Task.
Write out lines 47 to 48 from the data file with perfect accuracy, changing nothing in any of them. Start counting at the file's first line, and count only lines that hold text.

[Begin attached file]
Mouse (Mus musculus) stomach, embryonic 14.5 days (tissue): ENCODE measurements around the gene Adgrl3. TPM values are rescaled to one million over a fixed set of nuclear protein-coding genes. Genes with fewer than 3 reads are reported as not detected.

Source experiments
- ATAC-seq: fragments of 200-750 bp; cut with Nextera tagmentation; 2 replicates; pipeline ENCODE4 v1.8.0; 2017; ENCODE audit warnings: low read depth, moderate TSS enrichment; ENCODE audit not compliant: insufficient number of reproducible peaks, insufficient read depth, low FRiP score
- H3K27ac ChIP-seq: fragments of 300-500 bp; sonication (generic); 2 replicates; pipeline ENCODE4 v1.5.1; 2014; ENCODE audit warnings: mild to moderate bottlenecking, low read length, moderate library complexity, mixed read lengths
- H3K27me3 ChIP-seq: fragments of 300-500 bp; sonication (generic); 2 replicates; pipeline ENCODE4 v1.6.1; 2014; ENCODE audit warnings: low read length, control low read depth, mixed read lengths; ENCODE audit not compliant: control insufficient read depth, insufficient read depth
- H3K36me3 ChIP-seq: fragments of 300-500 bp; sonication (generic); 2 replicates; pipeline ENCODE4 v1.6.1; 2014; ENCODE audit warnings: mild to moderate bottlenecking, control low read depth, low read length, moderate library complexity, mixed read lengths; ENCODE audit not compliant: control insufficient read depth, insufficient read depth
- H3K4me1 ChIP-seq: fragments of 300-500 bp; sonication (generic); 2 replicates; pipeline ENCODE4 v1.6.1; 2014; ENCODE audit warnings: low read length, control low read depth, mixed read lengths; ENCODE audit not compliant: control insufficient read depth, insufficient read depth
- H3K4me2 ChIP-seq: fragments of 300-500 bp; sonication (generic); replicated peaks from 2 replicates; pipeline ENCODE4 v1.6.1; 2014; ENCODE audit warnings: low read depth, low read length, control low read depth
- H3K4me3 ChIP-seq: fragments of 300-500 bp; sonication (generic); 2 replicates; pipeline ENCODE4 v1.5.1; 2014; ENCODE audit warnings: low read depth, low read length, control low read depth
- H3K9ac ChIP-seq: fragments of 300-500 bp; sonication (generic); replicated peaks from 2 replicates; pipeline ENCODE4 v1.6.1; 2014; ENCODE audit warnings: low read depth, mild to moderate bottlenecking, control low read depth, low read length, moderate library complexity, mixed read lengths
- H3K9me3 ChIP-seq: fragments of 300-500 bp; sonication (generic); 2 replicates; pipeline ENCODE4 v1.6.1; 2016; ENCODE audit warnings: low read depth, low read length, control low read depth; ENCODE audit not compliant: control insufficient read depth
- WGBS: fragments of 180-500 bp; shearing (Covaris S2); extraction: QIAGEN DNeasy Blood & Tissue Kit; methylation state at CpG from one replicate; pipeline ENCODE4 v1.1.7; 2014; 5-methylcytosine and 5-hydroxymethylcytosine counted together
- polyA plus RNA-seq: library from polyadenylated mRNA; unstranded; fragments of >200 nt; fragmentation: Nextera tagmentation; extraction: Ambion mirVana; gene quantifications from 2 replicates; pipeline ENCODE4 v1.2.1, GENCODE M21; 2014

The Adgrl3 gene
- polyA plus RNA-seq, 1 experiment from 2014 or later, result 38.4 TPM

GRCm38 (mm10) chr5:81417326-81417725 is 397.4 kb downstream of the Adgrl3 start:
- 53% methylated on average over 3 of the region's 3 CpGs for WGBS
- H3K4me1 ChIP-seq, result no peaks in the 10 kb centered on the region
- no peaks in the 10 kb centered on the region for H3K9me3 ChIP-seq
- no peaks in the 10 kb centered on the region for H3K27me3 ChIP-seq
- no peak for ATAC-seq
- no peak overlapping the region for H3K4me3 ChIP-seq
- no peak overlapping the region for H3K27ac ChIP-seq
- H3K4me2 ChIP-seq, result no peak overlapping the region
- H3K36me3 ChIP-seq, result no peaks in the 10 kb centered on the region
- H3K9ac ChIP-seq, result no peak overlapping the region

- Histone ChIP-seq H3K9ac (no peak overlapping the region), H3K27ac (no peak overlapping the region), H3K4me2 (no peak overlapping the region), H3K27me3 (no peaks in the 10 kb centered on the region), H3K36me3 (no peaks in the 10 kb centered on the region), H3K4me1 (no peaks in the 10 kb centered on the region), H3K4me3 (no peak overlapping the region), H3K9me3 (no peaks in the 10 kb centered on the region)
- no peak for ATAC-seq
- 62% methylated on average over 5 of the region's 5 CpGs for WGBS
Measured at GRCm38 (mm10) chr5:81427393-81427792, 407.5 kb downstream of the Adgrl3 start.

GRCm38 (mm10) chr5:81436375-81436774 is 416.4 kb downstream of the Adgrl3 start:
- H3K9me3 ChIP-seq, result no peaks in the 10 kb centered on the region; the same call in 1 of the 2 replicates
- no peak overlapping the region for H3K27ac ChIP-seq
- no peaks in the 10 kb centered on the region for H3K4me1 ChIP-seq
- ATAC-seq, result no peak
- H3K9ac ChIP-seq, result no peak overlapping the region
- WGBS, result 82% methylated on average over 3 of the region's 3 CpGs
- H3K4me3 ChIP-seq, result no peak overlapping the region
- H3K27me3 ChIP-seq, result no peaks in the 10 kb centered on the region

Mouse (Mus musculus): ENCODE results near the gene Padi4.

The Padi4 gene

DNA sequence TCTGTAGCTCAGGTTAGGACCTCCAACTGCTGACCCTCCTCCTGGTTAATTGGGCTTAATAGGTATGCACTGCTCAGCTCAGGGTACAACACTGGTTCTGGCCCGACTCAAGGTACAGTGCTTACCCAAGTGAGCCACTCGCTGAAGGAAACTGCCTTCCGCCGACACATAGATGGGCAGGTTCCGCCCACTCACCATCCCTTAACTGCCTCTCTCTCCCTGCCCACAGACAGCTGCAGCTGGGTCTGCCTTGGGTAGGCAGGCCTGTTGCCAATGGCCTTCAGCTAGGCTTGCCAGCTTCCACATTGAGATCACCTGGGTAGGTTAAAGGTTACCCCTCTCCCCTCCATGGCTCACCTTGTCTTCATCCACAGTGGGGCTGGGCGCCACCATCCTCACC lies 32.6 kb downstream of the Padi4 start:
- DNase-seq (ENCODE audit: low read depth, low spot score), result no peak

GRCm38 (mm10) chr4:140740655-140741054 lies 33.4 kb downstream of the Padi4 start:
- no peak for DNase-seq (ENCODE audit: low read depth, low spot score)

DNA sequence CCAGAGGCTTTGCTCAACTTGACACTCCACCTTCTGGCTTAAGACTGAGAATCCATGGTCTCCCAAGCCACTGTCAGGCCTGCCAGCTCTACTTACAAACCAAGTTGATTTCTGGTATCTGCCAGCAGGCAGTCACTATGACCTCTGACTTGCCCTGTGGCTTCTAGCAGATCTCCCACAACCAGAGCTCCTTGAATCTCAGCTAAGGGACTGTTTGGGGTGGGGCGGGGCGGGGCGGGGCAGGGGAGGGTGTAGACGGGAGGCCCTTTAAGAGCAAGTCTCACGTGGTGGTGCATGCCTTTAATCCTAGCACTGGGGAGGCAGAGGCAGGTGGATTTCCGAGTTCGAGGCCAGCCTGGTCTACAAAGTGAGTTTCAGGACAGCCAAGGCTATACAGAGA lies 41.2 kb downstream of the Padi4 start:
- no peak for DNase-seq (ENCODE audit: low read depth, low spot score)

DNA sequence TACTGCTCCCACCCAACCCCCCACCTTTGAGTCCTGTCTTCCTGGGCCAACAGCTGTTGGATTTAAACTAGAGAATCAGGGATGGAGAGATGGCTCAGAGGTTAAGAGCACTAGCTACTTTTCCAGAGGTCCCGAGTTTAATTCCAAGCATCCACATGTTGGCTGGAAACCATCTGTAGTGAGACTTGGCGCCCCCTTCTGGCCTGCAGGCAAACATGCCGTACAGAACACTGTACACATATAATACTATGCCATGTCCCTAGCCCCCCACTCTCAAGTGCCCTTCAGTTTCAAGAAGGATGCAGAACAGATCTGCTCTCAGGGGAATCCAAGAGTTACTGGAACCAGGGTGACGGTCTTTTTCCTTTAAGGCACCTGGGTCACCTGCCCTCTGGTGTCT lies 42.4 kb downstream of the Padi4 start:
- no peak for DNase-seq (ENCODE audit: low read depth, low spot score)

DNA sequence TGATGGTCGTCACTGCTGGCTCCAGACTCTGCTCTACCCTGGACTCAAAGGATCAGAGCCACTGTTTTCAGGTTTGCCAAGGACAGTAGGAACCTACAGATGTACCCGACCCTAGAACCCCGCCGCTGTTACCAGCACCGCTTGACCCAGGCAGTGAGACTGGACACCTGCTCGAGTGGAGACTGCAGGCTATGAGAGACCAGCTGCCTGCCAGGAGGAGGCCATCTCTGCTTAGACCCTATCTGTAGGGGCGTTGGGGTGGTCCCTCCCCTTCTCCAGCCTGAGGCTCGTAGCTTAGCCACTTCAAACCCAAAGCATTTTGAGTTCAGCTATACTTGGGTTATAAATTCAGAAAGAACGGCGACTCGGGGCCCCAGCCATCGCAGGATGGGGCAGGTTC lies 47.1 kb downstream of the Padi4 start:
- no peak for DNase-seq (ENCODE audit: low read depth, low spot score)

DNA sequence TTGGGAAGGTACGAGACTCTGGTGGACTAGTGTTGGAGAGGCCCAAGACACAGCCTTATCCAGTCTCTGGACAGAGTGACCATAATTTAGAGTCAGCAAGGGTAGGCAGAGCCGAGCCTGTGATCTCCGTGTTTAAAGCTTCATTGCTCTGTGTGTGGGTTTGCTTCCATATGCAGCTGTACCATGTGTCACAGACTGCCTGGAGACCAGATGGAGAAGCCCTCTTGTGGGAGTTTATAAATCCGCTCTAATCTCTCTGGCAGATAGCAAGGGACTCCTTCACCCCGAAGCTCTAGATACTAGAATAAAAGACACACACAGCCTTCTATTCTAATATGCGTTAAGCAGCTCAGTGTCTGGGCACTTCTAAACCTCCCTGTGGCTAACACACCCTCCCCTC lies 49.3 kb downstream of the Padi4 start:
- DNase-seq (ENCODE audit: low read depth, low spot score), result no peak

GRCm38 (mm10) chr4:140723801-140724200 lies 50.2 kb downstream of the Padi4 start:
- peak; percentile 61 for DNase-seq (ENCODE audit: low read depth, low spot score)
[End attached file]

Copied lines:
- no peak for DNase-seq (ENCODE audit: low read depth, low spot score)

DNA sequence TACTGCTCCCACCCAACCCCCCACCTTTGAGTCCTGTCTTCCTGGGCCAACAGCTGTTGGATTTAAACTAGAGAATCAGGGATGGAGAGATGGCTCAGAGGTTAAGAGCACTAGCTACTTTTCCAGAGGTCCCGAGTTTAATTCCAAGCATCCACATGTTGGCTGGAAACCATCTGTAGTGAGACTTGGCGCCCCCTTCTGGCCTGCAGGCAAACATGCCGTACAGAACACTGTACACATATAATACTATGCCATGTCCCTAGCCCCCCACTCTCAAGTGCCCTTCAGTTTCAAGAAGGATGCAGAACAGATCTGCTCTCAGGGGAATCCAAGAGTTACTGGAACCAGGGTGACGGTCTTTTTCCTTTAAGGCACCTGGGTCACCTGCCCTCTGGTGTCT lies 42.4 kb downstream of the Padi4 start: